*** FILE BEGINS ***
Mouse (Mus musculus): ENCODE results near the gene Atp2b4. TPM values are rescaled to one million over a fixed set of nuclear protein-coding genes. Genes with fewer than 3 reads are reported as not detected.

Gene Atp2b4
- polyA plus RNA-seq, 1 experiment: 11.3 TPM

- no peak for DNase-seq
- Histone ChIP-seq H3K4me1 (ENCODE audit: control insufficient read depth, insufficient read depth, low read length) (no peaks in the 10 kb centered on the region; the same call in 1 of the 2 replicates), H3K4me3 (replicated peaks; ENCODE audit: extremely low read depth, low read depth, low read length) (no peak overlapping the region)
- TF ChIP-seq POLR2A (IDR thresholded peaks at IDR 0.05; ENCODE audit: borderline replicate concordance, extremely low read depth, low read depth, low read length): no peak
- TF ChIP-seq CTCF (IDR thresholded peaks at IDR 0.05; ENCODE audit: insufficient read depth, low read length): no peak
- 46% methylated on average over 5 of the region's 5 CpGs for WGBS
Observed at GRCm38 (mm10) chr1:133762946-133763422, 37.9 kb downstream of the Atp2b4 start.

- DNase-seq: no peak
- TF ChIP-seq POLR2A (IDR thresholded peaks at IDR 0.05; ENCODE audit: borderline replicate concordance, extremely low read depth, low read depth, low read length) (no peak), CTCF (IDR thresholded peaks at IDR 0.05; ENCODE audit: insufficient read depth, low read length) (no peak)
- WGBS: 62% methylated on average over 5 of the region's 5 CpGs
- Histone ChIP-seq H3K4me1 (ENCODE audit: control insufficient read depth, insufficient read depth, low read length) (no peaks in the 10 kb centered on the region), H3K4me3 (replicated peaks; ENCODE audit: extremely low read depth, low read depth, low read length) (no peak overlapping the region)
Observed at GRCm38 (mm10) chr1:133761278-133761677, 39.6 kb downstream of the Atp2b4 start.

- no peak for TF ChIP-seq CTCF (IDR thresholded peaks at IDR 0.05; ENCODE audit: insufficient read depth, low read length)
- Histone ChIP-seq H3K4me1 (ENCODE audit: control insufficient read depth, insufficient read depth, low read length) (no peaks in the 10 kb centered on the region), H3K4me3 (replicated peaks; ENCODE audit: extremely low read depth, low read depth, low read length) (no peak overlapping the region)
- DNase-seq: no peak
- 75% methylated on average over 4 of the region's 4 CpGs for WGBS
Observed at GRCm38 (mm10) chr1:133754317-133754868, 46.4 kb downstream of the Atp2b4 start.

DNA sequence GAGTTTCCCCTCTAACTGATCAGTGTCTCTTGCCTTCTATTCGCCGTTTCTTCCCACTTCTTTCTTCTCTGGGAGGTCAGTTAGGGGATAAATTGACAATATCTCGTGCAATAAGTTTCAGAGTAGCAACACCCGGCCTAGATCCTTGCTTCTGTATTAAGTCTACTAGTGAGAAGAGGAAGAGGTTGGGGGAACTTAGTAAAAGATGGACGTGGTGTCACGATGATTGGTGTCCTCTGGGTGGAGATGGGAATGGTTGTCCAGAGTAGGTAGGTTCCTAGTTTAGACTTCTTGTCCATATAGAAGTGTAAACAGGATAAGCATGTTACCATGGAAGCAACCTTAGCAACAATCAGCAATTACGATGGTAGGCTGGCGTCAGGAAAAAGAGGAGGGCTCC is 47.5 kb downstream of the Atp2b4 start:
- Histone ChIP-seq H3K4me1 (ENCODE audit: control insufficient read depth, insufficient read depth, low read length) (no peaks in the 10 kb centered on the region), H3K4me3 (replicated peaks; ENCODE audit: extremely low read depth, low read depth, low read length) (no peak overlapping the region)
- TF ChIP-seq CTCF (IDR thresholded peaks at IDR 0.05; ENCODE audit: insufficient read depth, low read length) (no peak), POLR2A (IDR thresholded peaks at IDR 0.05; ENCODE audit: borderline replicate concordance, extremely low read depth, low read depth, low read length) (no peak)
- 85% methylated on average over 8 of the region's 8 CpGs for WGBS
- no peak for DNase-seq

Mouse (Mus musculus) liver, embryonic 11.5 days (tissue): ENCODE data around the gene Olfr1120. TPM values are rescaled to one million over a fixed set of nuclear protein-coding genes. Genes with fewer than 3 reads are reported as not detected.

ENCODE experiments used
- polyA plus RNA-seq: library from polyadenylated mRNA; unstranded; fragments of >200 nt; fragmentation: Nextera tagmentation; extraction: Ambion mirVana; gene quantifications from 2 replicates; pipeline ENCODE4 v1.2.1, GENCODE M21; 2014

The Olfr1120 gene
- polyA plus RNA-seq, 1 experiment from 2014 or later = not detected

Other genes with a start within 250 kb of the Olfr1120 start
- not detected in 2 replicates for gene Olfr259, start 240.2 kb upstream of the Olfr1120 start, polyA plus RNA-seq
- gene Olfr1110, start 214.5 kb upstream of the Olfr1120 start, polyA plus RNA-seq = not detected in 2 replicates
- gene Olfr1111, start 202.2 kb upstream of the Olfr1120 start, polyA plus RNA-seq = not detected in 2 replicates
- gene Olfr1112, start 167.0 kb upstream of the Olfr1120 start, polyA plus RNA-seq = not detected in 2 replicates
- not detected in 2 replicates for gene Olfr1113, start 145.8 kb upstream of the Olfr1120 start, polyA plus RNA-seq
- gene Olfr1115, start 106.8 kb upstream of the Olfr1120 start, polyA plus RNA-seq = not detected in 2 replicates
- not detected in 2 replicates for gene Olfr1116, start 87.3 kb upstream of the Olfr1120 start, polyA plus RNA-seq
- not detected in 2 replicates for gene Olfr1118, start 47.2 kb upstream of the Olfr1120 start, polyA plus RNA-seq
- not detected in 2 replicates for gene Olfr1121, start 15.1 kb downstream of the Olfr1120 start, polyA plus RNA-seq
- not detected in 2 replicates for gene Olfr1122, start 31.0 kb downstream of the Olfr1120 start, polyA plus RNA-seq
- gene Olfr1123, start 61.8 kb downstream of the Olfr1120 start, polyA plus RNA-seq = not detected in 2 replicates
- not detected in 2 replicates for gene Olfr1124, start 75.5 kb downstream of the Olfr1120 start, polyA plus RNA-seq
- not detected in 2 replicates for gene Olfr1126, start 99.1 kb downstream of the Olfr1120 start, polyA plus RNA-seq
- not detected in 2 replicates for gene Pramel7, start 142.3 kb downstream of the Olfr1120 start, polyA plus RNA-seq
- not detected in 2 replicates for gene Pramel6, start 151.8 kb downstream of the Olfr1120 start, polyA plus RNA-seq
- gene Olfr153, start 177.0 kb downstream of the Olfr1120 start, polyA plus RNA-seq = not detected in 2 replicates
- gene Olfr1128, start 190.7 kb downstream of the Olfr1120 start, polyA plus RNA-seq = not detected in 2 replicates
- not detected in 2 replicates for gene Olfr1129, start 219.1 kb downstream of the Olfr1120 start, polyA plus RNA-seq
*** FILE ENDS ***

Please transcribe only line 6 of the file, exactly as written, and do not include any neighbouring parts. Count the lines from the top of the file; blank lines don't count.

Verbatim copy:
- TF ChIP-seq POLR2A (IDR thresholded peaks at IDR 0.05; ENCODE audit: borderline replicate concordance, extremely low read depth, low read depth, low read length): no peak